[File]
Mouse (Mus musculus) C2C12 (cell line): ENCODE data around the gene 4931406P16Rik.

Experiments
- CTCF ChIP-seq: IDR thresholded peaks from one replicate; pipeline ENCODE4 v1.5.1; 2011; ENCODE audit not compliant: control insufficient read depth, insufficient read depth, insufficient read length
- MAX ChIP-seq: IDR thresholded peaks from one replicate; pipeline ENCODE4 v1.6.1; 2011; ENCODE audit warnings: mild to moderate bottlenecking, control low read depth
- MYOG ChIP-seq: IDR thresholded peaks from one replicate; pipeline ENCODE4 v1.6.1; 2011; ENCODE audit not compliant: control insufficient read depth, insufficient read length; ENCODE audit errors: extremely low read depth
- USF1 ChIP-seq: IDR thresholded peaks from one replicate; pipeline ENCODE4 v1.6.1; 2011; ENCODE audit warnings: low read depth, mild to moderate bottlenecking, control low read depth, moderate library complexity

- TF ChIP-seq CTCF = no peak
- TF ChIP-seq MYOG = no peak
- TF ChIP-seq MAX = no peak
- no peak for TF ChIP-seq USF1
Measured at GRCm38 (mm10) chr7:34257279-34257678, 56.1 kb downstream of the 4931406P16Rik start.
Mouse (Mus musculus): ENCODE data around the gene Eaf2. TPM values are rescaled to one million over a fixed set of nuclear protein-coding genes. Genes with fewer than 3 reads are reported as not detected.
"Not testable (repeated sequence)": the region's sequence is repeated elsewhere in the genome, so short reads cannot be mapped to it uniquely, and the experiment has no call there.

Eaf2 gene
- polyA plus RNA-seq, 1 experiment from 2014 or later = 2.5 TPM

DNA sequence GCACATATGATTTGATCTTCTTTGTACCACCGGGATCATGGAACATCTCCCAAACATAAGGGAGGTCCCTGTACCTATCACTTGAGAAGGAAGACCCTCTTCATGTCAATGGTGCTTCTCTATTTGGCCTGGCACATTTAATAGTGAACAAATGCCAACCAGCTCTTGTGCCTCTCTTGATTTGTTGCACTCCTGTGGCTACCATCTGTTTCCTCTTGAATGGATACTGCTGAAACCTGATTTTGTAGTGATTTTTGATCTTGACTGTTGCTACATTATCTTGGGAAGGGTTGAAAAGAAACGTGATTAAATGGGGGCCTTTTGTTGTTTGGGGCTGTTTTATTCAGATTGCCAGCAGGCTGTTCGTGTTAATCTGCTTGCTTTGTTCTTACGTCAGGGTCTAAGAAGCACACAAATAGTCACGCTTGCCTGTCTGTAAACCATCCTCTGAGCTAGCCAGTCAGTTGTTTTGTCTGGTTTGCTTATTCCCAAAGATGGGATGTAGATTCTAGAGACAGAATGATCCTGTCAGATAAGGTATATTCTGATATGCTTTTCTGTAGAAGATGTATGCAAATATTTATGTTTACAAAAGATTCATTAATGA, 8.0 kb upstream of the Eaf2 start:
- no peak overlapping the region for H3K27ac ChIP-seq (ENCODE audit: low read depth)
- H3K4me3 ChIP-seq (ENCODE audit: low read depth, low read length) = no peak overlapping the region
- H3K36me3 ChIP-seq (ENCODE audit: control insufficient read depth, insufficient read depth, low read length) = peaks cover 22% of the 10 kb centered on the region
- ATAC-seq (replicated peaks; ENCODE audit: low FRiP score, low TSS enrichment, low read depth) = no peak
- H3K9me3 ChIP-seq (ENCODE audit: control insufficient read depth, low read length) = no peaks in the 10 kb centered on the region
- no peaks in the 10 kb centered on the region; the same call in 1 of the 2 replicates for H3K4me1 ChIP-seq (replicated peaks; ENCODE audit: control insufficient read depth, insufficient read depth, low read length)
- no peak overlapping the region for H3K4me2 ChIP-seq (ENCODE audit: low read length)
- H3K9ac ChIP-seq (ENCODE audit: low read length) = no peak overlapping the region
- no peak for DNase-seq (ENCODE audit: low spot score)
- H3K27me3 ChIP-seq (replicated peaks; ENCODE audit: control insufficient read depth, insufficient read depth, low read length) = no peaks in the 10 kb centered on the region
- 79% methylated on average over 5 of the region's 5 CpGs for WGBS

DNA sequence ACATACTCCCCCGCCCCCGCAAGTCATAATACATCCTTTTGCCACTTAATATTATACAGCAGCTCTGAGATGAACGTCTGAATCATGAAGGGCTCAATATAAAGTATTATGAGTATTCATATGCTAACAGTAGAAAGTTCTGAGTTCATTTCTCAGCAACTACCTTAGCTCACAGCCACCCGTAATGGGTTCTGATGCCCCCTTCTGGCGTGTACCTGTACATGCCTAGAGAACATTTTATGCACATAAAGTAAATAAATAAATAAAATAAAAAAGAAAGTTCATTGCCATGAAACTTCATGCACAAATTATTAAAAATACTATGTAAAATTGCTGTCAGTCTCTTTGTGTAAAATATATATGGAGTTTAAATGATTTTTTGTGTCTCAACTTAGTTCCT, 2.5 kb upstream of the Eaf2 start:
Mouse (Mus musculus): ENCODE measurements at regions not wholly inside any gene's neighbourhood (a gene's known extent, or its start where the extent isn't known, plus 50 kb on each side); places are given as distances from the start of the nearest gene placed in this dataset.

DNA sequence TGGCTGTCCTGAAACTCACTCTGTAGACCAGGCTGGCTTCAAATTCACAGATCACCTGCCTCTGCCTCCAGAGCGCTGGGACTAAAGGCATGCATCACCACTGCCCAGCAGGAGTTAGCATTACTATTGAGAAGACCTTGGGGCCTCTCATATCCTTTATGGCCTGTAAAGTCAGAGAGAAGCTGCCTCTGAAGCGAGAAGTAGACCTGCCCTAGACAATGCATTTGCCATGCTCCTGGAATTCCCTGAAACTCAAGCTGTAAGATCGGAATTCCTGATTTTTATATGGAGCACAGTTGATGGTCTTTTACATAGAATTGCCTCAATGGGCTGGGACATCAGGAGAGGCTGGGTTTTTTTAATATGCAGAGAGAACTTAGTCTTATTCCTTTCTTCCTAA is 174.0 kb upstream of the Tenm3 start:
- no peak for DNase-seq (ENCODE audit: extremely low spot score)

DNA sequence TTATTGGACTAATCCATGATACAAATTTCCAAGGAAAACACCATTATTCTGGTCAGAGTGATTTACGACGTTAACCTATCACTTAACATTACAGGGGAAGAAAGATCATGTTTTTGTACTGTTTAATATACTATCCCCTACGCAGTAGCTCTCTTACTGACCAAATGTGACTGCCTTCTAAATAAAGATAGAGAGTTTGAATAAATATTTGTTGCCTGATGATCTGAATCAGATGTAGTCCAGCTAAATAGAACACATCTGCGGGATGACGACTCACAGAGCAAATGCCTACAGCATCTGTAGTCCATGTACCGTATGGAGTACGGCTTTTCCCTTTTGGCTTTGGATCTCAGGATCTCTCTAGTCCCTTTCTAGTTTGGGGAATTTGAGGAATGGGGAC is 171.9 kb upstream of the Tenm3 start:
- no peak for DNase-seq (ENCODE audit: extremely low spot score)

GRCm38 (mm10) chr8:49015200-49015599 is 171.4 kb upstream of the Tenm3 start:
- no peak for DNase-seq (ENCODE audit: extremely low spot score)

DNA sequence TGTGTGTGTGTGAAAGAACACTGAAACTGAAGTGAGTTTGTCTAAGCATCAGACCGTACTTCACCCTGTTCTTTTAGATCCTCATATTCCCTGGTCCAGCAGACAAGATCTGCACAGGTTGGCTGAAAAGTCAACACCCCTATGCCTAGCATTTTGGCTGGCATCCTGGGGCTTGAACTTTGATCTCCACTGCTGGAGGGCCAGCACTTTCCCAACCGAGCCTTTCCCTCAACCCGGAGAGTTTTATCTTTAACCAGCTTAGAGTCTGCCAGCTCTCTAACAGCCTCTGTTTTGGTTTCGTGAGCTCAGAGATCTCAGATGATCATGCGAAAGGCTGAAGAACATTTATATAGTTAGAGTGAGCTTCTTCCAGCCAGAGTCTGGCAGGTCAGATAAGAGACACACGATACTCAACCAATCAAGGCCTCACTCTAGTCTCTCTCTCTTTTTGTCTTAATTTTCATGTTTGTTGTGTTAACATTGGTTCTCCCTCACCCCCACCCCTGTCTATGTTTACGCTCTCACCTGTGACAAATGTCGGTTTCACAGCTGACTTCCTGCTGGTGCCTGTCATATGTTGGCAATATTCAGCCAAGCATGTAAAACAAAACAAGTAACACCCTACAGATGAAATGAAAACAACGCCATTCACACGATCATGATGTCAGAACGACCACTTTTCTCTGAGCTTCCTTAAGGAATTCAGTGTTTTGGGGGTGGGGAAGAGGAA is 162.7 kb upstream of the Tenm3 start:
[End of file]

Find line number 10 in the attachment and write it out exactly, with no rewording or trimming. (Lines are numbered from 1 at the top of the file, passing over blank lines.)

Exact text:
- no peak for TF ChIP-seq USF1